None of the workarounds posted in comments to those bugs worked (though I admit I did not try compiling new drivers, I am using the Feisty tifm module). I expect this will be fixed in an update.

Update: It decided to start working all by itself... :D Don't ask me what it was all about.

Second update: In fact this problem seems to be a completely intermittent problem. Sometimes it will work, sometimes it will not. When it doesn't work, I have yet to find a way to fix it, except to repeatedly remove and re-insert the card. Hopefully the next kernel will indeed fix this.

I knew there was a program called 'GSynaptics' which allows extra configuration of your touchpad. Being me, I had to install it. I got an error that I needed to set SHMConfig to "true" in xorg.conf. Not very helpful. Here is what I really had to do:

If you have a section that says "Synaptics Touchpad" in /etc/X11/xorg.conf already, you can just add the line:

Option "SHMConfig" "true"

to the section for the device. You must be root to edit this file, so run 'gksudo gedit /etc/X11/xorg.conf' for a GUI or 'sudo nano /etc/X11/xorg.conf' in Terminal.

If you don't have such a section, add this somewhere in /etc/X11/xorg.conf:
Section "InputDevice"
Identifier "Synaptics Touchpad"
Driver "synaptics"
Option "SendCoreEvents" "true"
Option "Device" "/dev/psaux"
Option "Protocol" "auto-dev"
Option "SHMConfig" "true"
Close all your applications, log out, and press Ctrl+Alt+Backspace to restart the X server. If you haven't already, install GSynaptics.

Supend to RAM (Sleep), Hibernation and Resume

Although initially working, and working at the time I made this post, I have added this section when I discovered that somehow suspend/resume was broken. I fixed it by doing the following:

Change these options in /etc/default/acpi-support:


Note: I also changed: MODULES="tifm_core tifm_sd tifm_7xx1"
This probably isn't right, but I'm too lazy to change it back right now :). I am concerned that it may lose write-cache data for the SD card if you suspend to RAM. Maybe it won't, but you have been warned!

Next, reboot, and immediately press F2 to enter the BIOS. Change "Enable support for legacy USB devices" to 'Disabled', then Save and Exit.

Test suspend/resume, it should work. If you have a problem with the keyboard/touchpad not working after resume, download the patch (and apply it with the instructions) from this blog post.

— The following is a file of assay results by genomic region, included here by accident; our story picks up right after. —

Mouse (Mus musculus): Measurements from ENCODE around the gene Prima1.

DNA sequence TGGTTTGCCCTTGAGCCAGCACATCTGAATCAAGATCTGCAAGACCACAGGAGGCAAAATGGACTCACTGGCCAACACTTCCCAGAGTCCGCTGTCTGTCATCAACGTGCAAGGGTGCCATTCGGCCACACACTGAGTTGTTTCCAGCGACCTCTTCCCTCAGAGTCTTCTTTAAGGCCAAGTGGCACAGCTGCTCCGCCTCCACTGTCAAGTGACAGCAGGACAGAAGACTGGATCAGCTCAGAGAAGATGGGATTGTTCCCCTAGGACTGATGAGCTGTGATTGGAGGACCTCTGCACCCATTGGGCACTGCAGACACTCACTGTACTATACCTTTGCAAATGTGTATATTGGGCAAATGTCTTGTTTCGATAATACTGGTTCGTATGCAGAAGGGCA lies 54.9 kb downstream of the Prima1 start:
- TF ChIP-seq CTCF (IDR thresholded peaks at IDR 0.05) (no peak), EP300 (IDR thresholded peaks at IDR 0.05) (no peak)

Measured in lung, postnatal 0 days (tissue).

Suspend/resume now works fine for me.

LCD Brightness

Maybe not an issue for most people. For some reason the LCD brightness controls in most places don't seem to work, yet controlling the brightness manually is possible.

Create a file /usr/bin/setbrightness:

sudo nano /usr/bin/setbrightness

Paste into it this:

sudo sh -c "echo $1 > /proc/acpi/video/VGA/LCD/brightness"

Press Ctrl+O to save, and Ctrl+X to exit. You can now change the brightness with:
`sudo setbrightness 10` (this is the lowest brightness)
Possible values are: 10 25 35 50 60 75 90 100 (other values will be ignored)

To allow any user on the system to use setbrightness with no sudo:
`sudo chmod a+w /proc/acpi/video/VGA/LCD/brightness` (without the quotes)
This may not last between reboots though.

Links (the places from which I gathered all the information I used):
Debian Etch on a Toshiba Satellite A100-159
Ubuntu: Synaptics Touchpad

Also, how to automatically switch off the touchpad while you are typing (I haven't tried it yet):
Disable Touchpad While Typing - Ubuntu Forums
Ubuntu Tutorials - Temporarily Disable Touchpad While Typing
Disable Touchpad Tapping While Typing - Ubuntu Forums
Toshiba Satellite Laptop Success Story -Ubuntu Forums (Where I found the suspend/resume fix I wrote above, slightly modified for the A100 with Intel graphics)

Sunday, May 06, 2007

Versioning FIle System

I haven't tried it, but the idea is a good one. Every time you create, modify, or delete a file, Ext3Cow records the changed part of the file in a different place on the disk, preserving the old data that was in the file.

Using this system it is possible to find out what any file was like, at any given point in time. There is even a file manager that supports browsing ext3cow volumes.

There are many applications for this kind of file system, especially in places where revision control tools (CVS, SVN...) will not suffice.

New Laptop

Finally I ordered a laptop for myself. I've been saving up for a while, but now I will be able to use my GSoC money towards it also. It should be arriving this week.

I'll be probably doing most of my development on it, so the first thing I will do is install Ubuntu alongside the pre-installed Vista. Yes, because I still need access to Windows for testing things, I will probably keep Vista, but reduce its partition size and dual-boot it.

Seeing as I have never used Vista before (only looked over someone's shoulder) you can be sure I will be posting a Vista vs Ubuntu right here very soon :)

OLPC and Microsoft